Research has also shown that social media use may not have an effect on polarization at all [128]. A U.S. national survey of 1,032 participants conducted by Lee et. al found that participants who used social media were more likely to be exposed to a diverse number of people and amount of opinion than those who did not, although using social media was not correlated with a change in political polarization for these participants [128].
Criticisms of social media range from criticisms of the ease of use of specific platforms and their capabilities, disparity of information available, issues with trustworthiness and reliability of information presented,[159] the impact of social media use on an individual's concentration,[160] ownership of media content, and the meaning of interactions created by social media. Although some social media platforms offer users the opportunity to cross-post simultaneously, some social network platforms have been criticized for poor interoperability between platforms, which leads to the creation of information silos, viz. isolated pockets of data contained in one social media platform.[161] However, it is also argued that social media have positive effects such as allowing the democratization of the Internet[162] while also allowing individuals to advertise themselves and form friendships.[50] Others[163] have noted that the term "social" cannot account for technological features of a platform alone, hence the level of sociability should be determined by the actual performances of its users. There has been a dramatic decrease in face-to-face interactions as more and more social media platforms have been introduced with the threat of cyber-bullying and online sexual predators being more prevalent.[164] Social media may expose children to images of alcohol, tobacco, and sexual behaviors[relevant? – discuss].[165] In regards to cyber-bullying, it has been proven that individuals who have no experience with cyber-bullying often have a better well-being than individuals who have been bullied online.[166]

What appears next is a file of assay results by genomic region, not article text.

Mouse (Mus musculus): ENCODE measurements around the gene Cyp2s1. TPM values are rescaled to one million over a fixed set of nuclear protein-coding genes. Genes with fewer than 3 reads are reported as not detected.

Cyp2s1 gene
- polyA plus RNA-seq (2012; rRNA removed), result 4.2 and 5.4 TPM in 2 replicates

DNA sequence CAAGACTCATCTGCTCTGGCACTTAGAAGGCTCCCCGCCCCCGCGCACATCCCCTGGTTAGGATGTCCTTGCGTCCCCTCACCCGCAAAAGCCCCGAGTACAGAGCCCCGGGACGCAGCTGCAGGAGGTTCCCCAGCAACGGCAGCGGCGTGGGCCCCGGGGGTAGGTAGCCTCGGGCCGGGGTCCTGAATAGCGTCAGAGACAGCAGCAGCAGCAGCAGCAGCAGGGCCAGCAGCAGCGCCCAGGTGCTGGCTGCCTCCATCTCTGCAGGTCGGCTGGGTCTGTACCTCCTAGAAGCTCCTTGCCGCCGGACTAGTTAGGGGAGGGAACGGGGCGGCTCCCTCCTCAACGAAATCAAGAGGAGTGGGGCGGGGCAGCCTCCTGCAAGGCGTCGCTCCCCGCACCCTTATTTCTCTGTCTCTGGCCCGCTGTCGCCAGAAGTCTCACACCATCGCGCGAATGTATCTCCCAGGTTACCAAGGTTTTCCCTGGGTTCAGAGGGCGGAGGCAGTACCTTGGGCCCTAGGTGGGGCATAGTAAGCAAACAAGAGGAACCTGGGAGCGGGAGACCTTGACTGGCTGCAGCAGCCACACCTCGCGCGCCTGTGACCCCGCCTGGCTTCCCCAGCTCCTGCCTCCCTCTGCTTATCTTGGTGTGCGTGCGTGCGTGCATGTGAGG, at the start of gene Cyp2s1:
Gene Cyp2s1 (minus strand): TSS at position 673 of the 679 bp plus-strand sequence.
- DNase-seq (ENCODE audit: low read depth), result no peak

According to a study released in 2017 by researchers from the University of Pittsburgh, the link between sleep disturbance and the use of social media was clear. It concluded that blue light had a part to play—and how often they logged on, rather than time spent on social media sites, was a higher predictor of disturbed sleep, suggesting "an obsessive 'checking'".[151] The strong relationship of social media use and sleep disturbance has significant clinical ramifications for a young adults health and well-being. In a recent study, wehave learned that people in the highest quartile for social media use per week report the most amount of sleep disturbance. The median number of minutes of social media use per day is 61 minutes. Lastly, wehave learned that females are more inclined to experience high levels of sleep disturbance than males. [152]
Social media are interactive computer-mediated technologies that facilitate the creation and sharing of information, ideas, career interests and other forms of expression via virtual communities and networks.[1] The variety of stand-alone and built-in social media services currently available introduces challenges of definition; however, there are some common features:[2]
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